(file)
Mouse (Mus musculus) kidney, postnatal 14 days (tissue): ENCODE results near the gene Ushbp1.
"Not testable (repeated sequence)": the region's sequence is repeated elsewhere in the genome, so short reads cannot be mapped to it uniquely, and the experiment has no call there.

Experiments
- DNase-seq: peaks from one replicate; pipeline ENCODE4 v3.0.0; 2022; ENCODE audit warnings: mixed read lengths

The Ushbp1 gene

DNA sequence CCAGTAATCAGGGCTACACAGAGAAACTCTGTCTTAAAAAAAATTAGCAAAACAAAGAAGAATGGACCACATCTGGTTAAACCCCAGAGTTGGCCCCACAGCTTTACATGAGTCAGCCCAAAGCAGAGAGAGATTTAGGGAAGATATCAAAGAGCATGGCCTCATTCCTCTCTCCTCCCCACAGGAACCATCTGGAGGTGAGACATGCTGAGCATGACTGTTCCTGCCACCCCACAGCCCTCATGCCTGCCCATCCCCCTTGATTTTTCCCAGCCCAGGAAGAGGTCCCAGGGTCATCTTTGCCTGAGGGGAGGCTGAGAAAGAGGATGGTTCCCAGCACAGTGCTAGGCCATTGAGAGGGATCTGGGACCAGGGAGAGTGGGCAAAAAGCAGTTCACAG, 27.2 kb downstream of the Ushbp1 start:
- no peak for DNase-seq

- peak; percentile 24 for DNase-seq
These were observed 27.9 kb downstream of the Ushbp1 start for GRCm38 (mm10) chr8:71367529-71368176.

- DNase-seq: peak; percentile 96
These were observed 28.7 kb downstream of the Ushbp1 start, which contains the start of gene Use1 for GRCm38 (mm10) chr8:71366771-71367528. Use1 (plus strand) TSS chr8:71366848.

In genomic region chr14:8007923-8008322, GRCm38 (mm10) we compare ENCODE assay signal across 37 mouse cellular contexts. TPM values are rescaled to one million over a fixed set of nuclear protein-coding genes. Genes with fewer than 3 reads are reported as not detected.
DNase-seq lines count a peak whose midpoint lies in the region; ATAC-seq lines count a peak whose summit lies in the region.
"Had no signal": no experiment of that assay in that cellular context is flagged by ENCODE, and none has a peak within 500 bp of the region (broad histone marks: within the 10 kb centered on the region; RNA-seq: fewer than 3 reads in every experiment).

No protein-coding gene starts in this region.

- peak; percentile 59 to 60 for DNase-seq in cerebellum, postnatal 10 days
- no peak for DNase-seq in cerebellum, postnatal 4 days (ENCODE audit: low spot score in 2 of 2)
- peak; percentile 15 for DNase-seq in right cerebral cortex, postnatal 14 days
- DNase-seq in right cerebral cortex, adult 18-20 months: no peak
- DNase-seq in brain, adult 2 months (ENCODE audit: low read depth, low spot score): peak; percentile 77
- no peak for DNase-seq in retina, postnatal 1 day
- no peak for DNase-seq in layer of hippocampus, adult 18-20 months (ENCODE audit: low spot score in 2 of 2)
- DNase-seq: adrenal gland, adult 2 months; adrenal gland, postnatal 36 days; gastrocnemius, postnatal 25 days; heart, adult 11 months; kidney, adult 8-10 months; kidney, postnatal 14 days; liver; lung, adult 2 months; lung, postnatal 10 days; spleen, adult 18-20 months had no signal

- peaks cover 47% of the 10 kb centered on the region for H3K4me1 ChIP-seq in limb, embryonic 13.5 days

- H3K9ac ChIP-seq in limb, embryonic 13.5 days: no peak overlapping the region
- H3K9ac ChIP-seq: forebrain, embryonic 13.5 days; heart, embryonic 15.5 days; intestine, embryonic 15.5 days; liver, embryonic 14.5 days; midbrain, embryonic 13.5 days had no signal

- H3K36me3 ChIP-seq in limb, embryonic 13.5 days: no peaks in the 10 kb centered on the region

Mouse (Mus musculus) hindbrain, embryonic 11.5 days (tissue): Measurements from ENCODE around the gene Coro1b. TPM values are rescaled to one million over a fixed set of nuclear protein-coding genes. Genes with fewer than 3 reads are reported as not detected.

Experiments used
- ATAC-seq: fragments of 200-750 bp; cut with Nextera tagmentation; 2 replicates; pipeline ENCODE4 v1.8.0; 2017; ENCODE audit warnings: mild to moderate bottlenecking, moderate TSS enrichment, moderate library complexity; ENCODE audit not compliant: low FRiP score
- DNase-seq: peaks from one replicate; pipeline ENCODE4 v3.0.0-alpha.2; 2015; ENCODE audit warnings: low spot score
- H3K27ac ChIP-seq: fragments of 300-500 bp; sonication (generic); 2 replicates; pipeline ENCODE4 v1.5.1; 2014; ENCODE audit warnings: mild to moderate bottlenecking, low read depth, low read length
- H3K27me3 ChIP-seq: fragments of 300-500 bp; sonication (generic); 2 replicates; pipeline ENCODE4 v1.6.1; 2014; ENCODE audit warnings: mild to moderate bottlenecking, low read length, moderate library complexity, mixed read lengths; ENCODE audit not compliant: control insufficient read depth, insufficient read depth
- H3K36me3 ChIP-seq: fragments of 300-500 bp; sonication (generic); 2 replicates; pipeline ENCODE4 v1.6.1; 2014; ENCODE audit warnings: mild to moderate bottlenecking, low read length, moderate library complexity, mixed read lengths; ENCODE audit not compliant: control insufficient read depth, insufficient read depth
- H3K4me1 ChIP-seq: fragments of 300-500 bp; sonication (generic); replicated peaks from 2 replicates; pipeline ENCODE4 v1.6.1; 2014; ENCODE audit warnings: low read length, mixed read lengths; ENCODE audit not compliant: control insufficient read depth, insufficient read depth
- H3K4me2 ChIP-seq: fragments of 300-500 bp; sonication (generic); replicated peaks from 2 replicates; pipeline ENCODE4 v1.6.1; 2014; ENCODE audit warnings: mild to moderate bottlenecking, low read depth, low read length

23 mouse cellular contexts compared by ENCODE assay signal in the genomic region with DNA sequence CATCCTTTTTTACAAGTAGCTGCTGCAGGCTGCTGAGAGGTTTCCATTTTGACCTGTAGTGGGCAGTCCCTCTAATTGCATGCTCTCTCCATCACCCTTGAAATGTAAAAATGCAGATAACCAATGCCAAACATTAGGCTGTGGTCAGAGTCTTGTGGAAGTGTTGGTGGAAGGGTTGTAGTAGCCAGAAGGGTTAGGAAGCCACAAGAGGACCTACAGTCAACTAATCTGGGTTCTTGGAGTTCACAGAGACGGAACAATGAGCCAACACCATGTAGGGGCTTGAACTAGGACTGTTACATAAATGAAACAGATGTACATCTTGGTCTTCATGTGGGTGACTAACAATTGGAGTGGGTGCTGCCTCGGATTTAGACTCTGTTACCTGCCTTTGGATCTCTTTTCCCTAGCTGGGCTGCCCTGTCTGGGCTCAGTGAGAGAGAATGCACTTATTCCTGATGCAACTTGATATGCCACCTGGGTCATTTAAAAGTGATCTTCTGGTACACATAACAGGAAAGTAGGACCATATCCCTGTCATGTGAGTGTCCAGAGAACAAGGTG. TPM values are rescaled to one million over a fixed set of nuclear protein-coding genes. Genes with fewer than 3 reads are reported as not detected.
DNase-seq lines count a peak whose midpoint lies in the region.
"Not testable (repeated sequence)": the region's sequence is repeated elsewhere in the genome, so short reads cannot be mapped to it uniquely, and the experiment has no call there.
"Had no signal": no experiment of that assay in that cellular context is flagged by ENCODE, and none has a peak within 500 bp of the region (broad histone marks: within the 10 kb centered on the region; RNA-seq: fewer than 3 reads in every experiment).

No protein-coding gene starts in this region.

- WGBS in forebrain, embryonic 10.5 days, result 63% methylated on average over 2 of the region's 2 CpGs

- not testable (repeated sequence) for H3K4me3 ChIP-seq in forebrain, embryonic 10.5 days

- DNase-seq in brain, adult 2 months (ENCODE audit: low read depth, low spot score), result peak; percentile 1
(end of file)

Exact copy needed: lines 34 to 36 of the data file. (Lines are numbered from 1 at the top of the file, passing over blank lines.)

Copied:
- H3K36me3 ChIP-seq: fragments of 300-500 bp; sonication (generic); 2 replicates; pipeline ENCODE4 v1.6.1; 2014; ENCODE audit warnings: mild to moderate bottlenecking, low read length, moderate library complexity, mixed read lengths; ENCODE audit not compliant: control insufficient read depth, insufficient read depth
- H3K4me1 ChIP-seq: fragments of 300-500 bp; sonication (generic); replicated peaks from 2 replicates; pipeline ENCODE4 v1.6.1; 2014; ENCODE audit warnings: low read length, mixed read lengths; ENCODE audit not compliant: control insufficient read depth, insufficient read depth
- H3K4me2 ChIP-seq: fragments of 300-500 bp; sonication (generic); replicated peaks from 2 replicates; pipeline ENCODE4 v1.6.1; 2014; ENCODE audit warnings: mild to moderate bottlenecking, low read depth, low read length